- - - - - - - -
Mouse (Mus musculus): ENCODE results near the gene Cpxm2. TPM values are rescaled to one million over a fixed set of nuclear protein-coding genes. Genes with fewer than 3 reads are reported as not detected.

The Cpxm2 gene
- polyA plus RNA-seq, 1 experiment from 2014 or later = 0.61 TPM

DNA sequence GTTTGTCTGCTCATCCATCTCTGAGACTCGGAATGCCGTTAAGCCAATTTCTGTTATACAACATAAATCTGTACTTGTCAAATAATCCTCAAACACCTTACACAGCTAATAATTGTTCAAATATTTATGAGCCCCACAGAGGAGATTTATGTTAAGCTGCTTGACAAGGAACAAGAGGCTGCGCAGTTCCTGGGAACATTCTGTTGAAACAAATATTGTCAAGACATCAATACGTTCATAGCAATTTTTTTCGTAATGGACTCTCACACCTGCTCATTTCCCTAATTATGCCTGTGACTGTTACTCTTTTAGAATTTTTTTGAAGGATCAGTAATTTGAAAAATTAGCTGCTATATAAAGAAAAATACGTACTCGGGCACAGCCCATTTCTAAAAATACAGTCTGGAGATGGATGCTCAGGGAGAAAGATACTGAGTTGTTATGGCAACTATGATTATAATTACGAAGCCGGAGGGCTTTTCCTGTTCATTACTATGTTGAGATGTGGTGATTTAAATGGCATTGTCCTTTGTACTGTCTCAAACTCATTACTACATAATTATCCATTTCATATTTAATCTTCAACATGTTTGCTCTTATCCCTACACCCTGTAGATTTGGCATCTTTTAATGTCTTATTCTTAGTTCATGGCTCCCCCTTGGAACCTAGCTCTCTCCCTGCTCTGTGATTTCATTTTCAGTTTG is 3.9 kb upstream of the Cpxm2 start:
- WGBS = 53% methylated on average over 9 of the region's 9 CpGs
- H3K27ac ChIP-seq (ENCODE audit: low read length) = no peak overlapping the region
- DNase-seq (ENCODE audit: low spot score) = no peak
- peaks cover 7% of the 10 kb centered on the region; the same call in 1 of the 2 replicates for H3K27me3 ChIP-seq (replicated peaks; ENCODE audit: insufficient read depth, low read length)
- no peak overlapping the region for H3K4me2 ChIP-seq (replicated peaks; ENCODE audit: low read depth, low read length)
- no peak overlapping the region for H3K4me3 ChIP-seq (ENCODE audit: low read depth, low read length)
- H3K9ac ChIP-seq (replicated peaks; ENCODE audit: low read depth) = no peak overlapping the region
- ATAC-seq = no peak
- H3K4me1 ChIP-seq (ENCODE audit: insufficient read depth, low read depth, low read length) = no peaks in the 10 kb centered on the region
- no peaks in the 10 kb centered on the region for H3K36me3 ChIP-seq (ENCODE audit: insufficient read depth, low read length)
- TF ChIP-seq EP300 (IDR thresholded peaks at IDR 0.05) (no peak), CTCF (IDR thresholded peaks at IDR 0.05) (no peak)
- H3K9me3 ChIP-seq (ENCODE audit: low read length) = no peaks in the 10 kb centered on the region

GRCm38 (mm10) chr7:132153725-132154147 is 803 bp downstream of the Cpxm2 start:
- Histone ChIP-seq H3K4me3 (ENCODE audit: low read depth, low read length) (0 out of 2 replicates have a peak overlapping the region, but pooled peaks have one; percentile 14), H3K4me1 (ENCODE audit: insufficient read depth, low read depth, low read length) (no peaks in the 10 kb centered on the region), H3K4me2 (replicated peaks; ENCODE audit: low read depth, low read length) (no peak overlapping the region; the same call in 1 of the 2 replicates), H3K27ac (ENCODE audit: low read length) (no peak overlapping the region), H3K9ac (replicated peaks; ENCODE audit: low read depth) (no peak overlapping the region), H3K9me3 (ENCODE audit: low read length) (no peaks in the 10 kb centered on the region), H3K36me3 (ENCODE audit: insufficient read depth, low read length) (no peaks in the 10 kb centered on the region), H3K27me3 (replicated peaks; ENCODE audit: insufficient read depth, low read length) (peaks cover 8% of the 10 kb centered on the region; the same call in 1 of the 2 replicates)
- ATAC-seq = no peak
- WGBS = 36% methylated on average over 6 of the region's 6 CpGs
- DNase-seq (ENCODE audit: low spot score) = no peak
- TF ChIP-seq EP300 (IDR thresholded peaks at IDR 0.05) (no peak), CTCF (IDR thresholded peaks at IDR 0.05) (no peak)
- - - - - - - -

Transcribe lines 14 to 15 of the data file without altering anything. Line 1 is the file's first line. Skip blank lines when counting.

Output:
- no peaks in the 10 kb centered on the region for H3K36me3 ChIP-seq (ENCODE audit: insufficient read depth, low read length)
- TF ChIP-seq EP300 (IDR thresholded peaks at IDR 0.05) (no peak), CTCF (IDR thresholded peaks at IDR 0.05) (no peak)